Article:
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Caruana v. DiNapoli

State of New York Supreme Court, Appellate Division Third Judicial Department


November 4, 2010

IN THE MATTER OF STEPHEN C. CARUANA, PETITIONER,
v.
THOMAS P. DINAPOLI, AS COMPTROLLER OF THE STATE OF NEW YORK, ET AL., RESPONDENTS.

The opinion of the court was delivered by: Spain, J.

MEMORANDUM AND JUDGMENT

Calendar Date: September 7, 2010

Before: Cardona, P.J., Mercure, Spain, Lahtinen and Garry, JJ.

Proceeding pursuant to CPLR 78 (transferred to this Court by order of the Supreme Court, entered in Albany County) to review a determination of respondent Comptroller which denied petitioner's application for accidental disability retirement benefits.

Petitioner, a police officer, applied for accidental disability retirement benefits in March 2006, claiming that he was permanently incapacitated due to neck and back injuries*fn1 that he sustained as the result of three work-related incidents occurring in 1982, 1987 and 2003. After his application was initially disapproved, petitioner requested a redetermination and hearings were held. Following the hearings, at which respondent New York State and Local Retirement System conceded that petitioner was permanently incapacitated, a Hearing Officer concluded that petitioner had failed to establish that such incapacity was caused by either the 1987 incident or the 2003 incident*fn2 and denied his application. Respondent Comptroller upheld the Hearing Officer's determination, prompting this CPLR article 78 proceeding.

We confirm. Contrary to petitioner's assertion, he bore the burden of proving that his incapacity was the natural and proximate result of the alleged incidents (see Retirement and Social Law § 363; Matter of Fiore v McCall, 251 AD2d 940, 940-941 [1998]). Moreover, in deciding whether petitioner has satisfied this burden, the Comptroller is empowered to weigh conflicting medical evidence and to credit the opinion of one expert over that of another (see Matter of Eddie v DiNapoli, 72 AD3d 1326, 1327 [2010]). Here, an orthopedic surgeon who performed spinal fusion surgery on petitioner in 2007 opined that petitioner's condition was related to the incident in 1987. Petitioner's chiropractor likewise testified that petitioner's disability was caused by the 1987 and 2003 incidents.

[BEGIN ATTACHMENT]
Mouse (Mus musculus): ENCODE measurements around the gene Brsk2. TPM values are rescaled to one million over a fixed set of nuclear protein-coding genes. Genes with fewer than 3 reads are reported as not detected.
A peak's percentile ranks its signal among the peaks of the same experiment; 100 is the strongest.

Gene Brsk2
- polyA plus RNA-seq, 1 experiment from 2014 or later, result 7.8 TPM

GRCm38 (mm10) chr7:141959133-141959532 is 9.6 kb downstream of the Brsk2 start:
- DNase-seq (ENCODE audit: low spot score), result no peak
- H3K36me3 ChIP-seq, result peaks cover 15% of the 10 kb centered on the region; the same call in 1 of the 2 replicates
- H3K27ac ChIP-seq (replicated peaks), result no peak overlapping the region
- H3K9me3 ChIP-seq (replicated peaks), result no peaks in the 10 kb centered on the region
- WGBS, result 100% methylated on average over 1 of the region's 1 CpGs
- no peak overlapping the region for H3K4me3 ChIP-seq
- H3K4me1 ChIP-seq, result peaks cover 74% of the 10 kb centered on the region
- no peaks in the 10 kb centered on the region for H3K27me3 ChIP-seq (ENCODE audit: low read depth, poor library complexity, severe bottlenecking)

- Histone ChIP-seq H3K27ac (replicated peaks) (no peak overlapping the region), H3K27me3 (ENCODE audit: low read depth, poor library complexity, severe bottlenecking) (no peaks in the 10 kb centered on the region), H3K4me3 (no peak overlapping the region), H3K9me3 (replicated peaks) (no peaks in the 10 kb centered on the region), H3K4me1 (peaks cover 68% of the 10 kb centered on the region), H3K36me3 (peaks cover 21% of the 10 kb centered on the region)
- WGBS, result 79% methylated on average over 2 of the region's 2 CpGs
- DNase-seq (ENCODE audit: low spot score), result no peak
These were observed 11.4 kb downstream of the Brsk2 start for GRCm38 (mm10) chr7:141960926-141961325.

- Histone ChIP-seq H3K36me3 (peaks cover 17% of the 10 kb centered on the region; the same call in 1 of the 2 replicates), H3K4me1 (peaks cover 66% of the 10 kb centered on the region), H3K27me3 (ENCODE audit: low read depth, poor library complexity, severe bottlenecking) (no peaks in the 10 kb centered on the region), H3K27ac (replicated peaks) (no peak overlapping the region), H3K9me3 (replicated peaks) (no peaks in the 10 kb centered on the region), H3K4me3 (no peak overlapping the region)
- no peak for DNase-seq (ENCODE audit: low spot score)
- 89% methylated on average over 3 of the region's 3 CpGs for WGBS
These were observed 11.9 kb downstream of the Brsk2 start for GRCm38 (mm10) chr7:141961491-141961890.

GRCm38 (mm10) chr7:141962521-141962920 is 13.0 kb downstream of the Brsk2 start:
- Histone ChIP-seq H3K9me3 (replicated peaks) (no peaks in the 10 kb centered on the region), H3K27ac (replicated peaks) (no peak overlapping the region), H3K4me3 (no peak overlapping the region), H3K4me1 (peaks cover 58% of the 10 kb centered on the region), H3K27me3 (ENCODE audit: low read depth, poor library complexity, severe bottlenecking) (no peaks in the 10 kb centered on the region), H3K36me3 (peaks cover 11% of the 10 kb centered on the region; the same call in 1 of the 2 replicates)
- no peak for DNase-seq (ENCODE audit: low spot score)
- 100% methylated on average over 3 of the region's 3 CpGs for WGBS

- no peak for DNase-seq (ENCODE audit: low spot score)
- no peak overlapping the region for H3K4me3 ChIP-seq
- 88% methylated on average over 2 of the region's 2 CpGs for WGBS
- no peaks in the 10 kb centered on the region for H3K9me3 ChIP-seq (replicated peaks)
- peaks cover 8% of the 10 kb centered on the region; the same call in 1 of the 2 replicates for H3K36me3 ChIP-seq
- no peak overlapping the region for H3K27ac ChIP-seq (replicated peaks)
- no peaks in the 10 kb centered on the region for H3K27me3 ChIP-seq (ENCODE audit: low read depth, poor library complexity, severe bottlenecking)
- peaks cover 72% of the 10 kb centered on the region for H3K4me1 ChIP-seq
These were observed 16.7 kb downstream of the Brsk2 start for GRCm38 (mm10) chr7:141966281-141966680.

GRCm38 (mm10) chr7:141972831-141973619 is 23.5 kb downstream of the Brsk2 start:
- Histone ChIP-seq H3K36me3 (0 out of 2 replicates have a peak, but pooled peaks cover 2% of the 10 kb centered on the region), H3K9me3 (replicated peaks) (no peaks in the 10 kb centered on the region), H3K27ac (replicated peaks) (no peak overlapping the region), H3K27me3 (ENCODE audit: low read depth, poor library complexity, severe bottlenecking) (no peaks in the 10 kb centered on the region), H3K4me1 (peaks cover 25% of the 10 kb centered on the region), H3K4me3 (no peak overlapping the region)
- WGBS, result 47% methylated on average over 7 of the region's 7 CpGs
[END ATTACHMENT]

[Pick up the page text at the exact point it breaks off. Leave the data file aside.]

Austin Leve, a board-certified orthopedic surgeon who examined petitioner and reviewed his medical records in August 2006 on behalf of the Retirement System, reached a contrary conclusion. Indeed, Leve opined that neither the 1987 incident nor the 2003 incident resulted in a significant enough injury to render petitioner permanently incapacitated; in doing so, he noted that petitioner did not miss any time from work following either incident. Although Leve did observe degenerative changes in petitioner's neck, he maintained that such changes were "due to the natural course and progression of aging" rather than trauma, and that petitioner's permanent disability was not causally related to either of the two work-related incidents.*fn3 Accordingly, inasmuch as Leve articulated a rational and fact-based opinion founded upon his review of pertinent medical records and a physical examination of petitioner, the Comptroller's decision is supported by substantial evidence and we decline to disturb it (see Matter of Stern v DiNapoli, 57 AD3d 1076, 1077-1078 [2008]).

To the extent not specifically addressed herein, petitioner's remaining contentions have been reviewed and are determined to be without merit.

Cardona, P.J., Mercure, Lahtinen and Garry, JJ., concur.

ADJUDGED that the determination is confirmed, without costs, and petition dismissed.


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